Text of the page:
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  • Writer's picturethecbsltd




After having decided on your product, named your business, contacted HMRC regarding National Insure number, paying national insurance, registering for (CIS) if working in the construction industry and deciding if VAT is right for your business it’s time to start selling your product.

With selling your product comes the responsibility of keeping records of your business income and expenses for your tax return if you are self-employed as a:

· Soler Trader

· Partner in a business partnership

If you are the nominated partner in the partnership, it is your responsibility to keep records for the partnership.

For Limited Companies different rules apply

To complete your self-assessment tax return, you will also need records of your personal income i.e. bank interest, share dividends etc


If you are self-employed, accounts will need to be prepared to go with your annual tax return. Different businesses vary so much in what records are relevant, and how complex the records need to be. However, for your accounting year (which often, but not always, ends on 31 March or 5 April), and for shortly afterwards we usually need:

  • Bank statements for all bank accounts that were part of the business (please make sure that they are actually all there, and that they cover from the very first day to very last day of your year).

  • Cheque books and pay-in books for all such bank statements.

  • Statements for any credit cards used in the business.

  • Details of your income, such as your sales invoices or income records.

  • Details of your expenses, such as invoices or any expense records you keep.

  • If you are VAT registered and have prepared your own VAT returns: copies of your returns, together with calculations which show how your figures were worked out.

  • Agreements for any loans or hire-purchase agreements taken out.

  • If you employ staff and operate your own payroll: all the payroll records.

  • If you work under the Construction Industry Scheme: all your CIS payslips for the tax year to 5 April.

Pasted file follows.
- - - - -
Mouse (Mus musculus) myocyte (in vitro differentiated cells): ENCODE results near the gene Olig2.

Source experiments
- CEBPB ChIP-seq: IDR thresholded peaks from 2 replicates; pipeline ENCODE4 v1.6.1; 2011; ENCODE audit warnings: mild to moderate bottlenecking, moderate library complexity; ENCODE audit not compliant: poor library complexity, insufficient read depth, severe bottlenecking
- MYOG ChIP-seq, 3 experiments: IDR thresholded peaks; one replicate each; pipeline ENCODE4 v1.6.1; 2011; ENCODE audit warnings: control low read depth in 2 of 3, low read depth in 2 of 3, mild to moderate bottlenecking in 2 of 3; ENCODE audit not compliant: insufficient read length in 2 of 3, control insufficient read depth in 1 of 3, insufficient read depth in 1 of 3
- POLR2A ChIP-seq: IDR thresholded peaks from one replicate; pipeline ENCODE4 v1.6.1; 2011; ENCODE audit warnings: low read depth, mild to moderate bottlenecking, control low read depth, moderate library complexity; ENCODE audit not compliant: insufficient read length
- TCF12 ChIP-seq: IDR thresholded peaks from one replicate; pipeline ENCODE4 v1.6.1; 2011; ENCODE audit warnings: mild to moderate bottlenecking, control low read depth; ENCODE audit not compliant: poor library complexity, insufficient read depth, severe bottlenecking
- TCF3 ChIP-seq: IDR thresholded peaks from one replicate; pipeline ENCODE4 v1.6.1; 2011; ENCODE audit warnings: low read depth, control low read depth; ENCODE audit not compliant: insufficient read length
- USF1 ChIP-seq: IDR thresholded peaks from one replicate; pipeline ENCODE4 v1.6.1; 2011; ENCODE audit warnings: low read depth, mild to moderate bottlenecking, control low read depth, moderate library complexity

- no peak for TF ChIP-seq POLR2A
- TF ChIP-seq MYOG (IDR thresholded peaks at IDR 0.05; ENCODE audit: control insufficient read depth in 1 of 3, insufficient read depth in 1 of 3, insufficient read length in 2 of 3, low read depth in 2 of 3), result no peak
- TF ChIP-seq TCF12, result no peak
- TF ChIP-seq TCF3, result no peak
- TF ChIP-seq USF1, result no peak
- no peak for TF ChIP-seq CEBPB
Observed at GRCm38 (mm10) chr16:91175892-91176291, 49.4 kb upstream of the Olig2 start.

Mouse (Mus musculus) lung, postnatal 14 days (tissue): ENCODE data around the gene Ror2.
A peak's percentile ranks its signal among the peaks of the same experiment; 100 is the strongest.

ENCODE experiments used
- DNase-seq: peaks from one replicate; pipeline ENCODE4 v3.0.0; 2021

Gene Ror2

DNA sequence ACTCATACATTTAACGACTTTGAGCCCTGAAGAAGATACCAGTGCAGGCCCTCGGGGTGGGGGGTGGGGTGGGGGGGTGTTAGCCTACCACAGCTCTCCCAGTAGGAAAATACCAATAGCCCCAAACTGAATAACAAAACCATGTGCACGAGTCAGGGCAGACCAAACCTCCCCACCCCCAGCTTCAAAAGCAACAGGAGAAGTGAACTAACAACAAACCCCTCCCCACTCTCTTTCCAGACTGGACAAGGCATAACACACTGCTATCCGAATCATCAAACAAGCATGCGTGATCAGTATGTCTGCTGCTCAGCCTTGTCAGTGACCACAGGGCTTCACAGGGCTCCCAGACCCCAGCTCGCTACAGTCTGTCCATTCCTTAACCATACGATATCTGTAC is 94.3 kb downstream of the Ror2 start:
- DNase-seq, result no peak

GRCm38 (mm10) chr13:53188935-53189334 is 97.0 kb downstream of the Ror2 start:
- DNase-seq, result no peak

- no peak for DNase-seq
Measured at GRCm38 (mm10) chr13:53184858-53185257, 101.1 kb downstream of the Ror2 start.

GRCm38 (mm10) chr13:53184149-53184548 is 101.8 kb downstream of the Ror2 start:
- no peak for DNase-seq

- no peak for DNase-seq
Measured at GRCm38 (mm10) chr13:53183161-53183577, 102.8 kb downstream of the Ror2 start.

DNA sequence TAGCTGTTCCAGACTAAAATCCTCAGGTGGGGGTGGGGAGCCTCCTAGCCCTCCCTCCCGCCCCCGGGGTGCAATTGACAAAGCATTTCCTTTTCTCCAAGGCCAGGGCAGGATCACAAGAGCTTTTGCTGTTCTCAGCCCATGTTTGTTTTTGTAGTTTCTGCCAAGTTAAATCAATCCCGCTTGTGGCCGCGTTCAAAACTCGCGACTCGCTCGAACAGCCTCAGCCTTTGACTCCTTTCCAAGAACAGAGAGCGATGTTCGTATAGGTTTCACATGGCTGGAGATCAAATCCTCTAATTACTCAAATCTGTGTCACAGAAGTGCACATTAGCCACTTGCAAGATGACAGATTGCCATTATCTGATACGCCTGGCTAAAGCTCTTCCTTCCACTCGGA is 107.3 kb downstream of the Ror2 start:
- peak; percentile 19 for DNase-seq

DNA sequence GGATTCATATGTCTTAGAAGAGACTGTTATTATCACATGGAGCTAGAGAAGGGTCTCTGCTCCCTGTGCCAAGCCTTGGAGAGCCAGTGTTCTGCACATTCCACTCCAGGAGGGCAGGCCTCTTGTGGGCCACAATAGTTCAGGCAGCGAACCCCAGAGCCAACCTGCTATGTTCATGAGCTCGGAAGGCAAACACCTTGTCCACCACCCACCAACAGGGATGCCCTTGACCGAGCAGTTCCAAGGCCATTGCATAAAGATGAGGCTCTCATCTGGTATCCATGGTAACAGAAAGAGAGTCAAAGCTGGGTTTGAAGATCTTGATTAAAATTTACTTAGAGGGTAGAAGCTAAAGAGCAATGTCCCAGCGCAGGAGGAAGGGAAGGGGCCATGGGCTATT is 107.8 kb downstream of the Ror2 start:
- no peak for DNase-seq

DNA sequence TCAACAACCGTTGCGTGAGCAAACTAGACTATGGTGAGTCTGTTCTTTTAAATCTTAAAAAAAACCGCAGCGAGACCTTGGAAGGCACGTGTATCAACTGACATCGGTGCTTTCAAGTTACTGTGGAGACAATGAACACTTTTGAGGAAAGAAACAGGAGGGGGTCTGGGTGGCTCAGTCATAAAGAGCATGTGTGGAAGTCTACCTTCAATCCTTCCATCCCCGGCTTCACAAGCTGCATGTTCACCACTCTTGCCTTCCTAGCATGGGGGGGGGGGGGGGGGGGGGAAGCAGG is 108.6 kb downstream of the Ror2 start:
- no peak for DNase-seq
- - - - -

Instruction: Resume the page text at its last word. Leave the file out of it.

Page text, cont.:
• Your record of business miles travelled.

  • Details of any vehicles or equipment you have bought or sold.

Unless HMRC request to see your bookkeeping records you only need them to work out your profit or loss for your tax return.

These records must be kept for 5 years after the 31st January self-assessment submission as HMRC may check that you are paying the correct amount of tax.

If for some reason these records are lost, stolen or destroyed and you are unable to replace some or all of these records you should advise HMRC when you file your tax return. Advise HMRC if the figures you are providing are Estimated or provisional.


When you collate your business records you need to decide which accounting method to use for your business be it traditional account or cash basis accounting.


This method is used by many businesses, this method requires you to record income and expenses on the date you invoiced or received a bill.

So, if you invoiced a client on 29 March 2020, you record that invoice as revenue for the 2019 – 2020 tax year. Regardless if the payment is not received until the next tax year 2020-2021.


This method is only available to use by businesses with an income of £150,000 or less. If during your tax year revenue increases above £150,000 you can still remain in the scheme but if your revenue exceeds £300,000 in the next tax year you will have to use the traditional accounting method. With this method income or expenses are recorded when you receive or pay a bill.

So, if you invoiced a client on 14 March 2020 but did not receive payment until 13 April 2020, the income is recorded in the 2020-2021 accounts.

Cash Basis accounting is not allowable for Limited companies or Limited liability partnerships.

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